# Gauge covariant derivative on form

Let $e$ be a one-form gauge field that belongs to the adjoint representation of the gauge group, that is SO(1,2). It is defined as \begin{equation} e = e_{\alpha}^{A}T_Adx^{\alpha}. \end{equation} The $T_A$ are the generators of the Lie algebra SO(1,2) and obey the usual commutation relations \begin{equation} [T_A,T_B] = -\epsilon_{ABC}T^C, \end{equation} with $A,B,C=0,1,2$ and $\epsilon_{012}=1$. The group indices $A,B,C$ are raised and lowered with the flat metric $\eta_{A,B}=diag(1,-1,-1)$.

The covariant derivative is defined as \begin{equation} D = d+[e, \quad]\end{equation}

The field strengh is defined in terms of the commutator and it yields \begin{equation} [D_{\alpha},D_{\beta}] = F_{\alpha \beta}^{A}T_{A} \end{equation}

It is explicity given by

\begin{equation} F_{\alpha \beta} = \partial_{\alpha}e_{\beta}^{A}-\partial_{\beta}e_{\alpha}^{A}-\epsilon_{BC}^{A}e_{\alpha}^Be_{\beta}^C \end{equation}

Question I am used to the usual notation in term of coordinates but I am lost here. What shall I put in the commutator ? A random 1-form ? How to explicitely get the last result by evaluating the commutator ?

• The form of $D$ depends on what it acts on. What you wrote is only valid when $D$ acts on one-forms that live in the adjoint representation. – AccidentalFourierTransform Jan 27 '18 at 20:36
• Thanks @AccidentalFourierTransform, would it be possible for you to write an example on how it act ? – Ezareth Jan 27 '18 at 20:55
• $D\omega=\mathrm d\omega+[e,\omega]$, where $\omega=\omega^A_\alpha T_A\mathrm dx^\alpha$. – AccidentalFourierTransform Jan 27 '18 at 20:56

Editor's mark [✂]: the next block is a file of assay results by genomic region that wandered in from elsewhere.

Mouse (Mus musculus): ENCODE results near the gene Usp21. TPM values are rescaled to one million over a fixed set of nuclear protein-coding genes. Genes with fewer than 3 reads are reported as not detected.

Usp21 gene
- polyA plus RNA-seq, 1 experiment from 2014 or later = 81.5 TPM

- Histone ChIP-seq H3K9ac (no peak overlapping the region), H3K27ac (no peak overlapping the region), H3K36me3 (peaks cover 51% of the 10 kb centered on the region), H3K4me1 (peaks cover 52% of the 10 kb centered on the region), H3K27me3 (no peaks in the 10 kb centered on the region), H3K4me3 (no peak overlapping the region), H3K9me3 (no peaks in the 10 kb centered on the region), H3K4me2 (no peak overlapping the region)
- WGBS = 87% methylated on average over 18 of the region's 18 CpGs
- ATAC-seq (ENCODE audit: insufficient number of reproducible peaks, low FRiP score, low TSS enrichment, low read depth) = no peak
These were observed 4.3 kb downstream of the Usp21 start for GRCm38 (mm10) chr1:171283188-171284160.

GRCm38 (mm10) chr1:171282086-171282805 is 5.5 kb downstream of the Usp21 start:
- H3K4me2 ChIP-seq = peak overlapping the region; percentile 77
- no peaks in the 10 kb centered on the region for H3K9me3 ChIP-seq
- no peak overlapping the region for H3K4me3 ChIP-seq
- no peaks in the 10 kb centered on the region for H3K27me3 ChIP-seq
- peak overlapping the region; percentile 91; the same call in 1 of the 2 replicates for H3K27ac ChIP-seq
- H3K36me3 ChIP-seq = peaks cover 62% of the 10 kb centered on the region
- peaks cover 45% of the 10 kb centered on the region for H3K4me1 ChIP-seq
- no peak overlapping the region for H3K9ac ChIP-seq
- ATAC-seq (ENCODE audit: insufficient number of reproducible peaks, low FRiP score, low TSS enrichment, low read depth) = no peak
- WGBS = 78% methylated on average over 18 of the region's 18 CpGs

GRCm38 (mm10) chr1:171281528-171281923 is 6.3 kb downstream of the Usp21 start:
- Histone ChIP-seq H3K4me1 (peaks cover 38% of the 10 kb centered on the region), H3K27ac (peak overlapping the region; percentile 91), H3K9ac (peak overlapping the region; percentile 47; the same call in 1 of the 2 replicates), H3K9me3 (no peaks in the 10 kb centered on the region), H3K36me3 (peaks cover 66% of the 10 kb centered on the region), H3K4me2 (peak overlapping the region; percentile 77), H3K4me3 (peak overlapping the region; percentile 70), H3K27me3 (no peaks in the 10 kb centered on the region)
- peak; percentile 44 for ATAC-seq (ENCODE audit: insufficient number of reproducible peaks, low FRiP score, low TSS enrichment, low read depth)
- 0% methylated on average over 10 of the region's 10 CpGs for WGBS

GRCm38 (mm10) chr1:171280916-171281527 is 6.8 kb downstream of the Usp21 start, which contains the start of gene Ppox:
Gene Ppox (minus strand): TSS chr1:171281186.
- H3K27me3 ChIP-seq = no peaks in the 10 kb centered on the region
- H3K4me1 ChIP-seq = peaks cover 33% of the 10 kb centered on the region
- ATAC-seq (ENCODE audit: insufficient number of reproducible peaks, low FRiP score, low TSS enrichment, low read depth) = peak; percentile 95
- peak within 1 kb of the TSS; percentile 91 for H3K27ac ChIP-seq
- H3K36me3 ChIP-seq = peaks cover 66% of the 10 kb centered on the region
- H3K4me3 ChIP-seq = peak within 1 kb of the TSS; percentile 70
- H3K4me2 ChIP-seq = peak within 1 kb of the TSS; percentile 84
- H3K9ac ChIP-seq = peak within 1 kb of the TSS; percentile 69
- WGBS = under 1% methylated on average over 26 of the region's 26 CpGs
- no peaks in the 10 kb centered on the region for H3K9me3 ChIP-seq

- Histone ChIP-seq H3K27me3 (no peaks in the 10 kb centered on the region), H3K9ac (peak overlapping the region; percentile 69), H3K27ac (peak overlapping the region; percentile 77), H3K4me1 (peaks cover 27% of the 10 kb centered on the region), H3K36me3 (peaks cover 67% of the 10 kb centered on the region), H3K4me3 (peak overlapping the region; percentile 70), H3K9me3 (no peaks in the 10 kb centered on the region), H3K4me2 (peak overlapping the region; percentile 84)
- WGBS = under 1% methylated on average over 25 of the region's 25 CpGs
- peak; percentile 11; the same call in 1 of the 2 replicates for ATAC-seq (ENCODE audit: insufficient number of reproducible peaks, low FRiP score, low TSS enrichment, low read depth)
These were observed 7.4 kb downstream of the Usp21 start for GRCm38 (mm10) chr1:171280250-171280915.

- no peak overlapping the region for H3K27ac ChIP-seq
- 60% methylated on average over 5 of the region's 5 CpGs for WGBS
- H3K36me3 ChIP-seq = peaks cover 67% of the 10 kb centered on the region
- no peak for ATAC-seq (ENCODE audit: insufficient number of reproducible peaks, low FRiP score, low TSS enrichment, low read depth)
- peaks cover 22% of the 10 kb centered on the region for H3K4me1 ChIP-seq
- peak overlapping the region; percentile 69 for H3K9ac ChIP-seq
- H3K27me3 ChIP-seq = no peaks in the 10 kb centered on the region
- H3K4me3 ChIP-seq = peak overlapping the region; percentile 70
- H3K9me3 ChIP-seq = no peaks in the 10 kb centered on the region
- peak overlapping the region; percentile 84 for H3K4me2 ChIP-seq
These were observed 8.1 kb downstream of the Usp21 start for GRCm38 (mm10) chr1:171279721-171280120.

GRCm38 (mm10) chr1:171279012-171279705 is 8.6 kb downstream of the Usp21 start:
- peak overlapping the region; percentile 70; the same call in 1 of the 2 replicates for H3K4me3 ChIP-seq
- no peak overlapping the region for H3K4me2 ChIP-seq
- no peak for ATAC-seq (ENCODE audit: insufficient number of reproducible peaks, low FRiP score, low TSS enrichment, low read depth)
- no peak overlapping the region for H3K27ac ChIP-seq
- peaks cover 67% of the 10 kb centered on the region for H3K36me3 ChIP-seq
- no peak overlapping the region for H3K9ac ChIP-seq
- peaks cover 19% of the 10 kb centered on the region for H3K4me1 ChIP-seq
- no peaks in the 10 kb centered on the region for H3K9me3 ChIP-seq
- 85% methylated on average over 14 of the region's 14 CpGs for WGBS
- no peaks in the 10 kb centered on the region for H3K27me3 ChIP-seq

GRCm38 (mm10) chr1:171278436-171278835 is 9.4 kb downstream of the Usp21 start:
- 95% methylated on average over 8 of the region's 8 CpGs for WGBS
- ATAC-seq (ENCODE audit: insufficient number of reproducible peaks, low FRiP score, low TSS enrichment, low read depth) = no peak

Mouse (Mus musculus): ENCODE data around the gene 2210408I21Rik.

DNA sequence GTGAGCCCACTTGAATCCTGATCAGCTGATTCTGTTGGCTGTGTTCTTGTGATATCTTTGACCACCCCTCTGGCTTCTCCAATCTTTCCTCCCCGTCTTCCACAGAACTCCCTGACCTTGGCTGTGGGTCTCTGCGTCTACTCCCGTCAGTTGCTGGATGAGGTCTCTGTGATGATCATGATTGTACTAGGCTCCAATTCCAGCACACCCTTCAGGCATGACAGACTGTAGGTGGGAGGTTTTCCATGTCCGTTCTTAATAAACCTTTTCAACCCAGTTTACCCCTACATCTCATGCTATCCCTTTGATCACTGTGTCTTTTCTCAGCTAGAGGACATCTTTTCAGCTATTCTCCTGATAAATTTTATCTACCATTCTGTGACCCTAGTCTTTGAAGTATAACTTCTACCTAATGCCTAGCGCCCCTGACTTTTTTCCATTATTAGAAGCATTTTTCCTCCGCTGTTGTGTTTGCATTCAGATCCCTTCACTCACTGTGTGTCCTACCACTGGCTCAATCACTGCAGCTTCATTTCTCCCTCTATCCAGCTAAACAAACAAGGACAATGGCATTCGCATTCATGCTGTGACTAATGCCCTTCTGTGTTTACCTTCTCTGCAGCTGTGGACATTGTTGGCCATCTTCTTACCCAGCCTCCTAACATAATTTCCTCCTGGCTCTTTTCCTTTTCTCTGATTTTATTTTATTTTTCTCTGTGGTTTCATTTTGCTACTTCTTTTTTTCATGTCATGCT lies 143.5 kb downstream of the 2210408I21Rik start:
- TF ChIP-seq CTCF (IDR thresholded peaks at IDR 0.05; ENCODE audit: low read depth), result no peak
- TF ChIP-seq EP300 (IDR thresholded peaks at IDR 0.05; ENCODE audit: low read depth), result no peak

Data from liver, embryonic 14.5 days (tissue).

• Thanks again @AccidentalFourierTransform. But then, consider $D_{\beta}w$, is it equal to $dw + [e_{\beta}^AT_Adx^{\beta},w_{\gamma}^BT_Bdx^{\gamma}]$ ? – Ezareth Jan 27 '18 at 21:00

Using the Lie algebra valued function:

$$e_{\alpha} = e_{\alpha}^AT_A$$ We can write the covariant derivative components

$$D_{\alpha} = \partial_{\alpha} + \mathrm{ad}(e_{\alpha})$$

where, $\mathrm{ad}(X) = [X, .]$ is the adjoint representation. Please notice that it is linear in the components of $e_{\alpha}$

Thus

\begin{align*} [D_{\alpha}, D_{\beta}] &= \mathrm{ad}(e_{\alpha}) \partial_{\beta}- \partial_{\beta} \mathrm{ad}(e_{\alpha}) - \mathrm{ad}(e_{\beta}) \partial_{\alpha}+ \partial_{\alpha} \mathrm{ad}(e_{\beta}) + [\mathrm{ad}(e_{\alpha}) , \mathrm{ad}(e_{\beta}) \\ &= -\mathrm{ad}(\partial_{\beta}e_{\alpha}) + \mathrm{ad}(\partial_{\alpha}e_{\beta}) + \mathrm{ad}([e_{\alpha} , e_{\beta}]) \\ &= \mathrm{ad}(\partial_{\alpha}e_{\beta} -\partial_{\beta}e_{\alpha} + [e_{\alpha} , e_{\beta}]) \end{align*} where the linearity of the adjoint representation of the Lie algebra was used in the application of Leibniz rules and the fact that it is a representation: $[\mathrm{ad}(X), \mathrm{ad}(Y)] = \mathrm{ad} ([X,Y])$

The result is evident from the last expression.

The covariant derivative is defined as $$\begin{equation} D = d+[e, \quad]\end{equation}$$ What shall I put in the commutator ? A random 1-form ?

For the sake of generosity, let's look at an n-form $$X$$ which transforms covariantly under some gauge transformation $$g$$ $$X \rightarrow gXg^{-1}.$$

The covariant derivative of $$X$$ should be $$\begin{equation} DX = dX+AX-(-1)^n XA, \end{equation}$$ where $$A$$ is the gauge field 1-form corresponding to the gauge transform $$g$$ and wedge $$\wedge$$ product between forms is assumed. The first $$-$$ sign in the above expression comes from $$g^{-1}$$ in $$gXg^{-1}$$. The second $$(-1)^n$$ sign has to do with the wedge $$\wedge$$ product (anti)commuting properties between 1-form $$d$$ and n-form $$X$$.

So for even(0, 2, ...)-form $$X$$, the covariant derivative is $$\begin{equation} DX = dX+[A, X] = dX+AX- XA. \end{equation}$$ And for odd(1, 3, ...)-form $$X$$, the covariant derivative is $$\begin{equation} DX = dX+[A, X]_+ = dX+AX+ XA. \end{equation}$$

For example, the covariant derivative of the tetrad/vielbein/vierbein 1-form $$e$$ is $$T= D_\omega e = de+[w, e]_+ = de + \omega e + e\omega,$$ where $$\omega$$ is the spin connection 1-form, which is the gauge field corresponding to the local Lorentz gauge transformation $$g_{Lorentz}$$. Incidentally, $$T$$ is the torsion 2-form.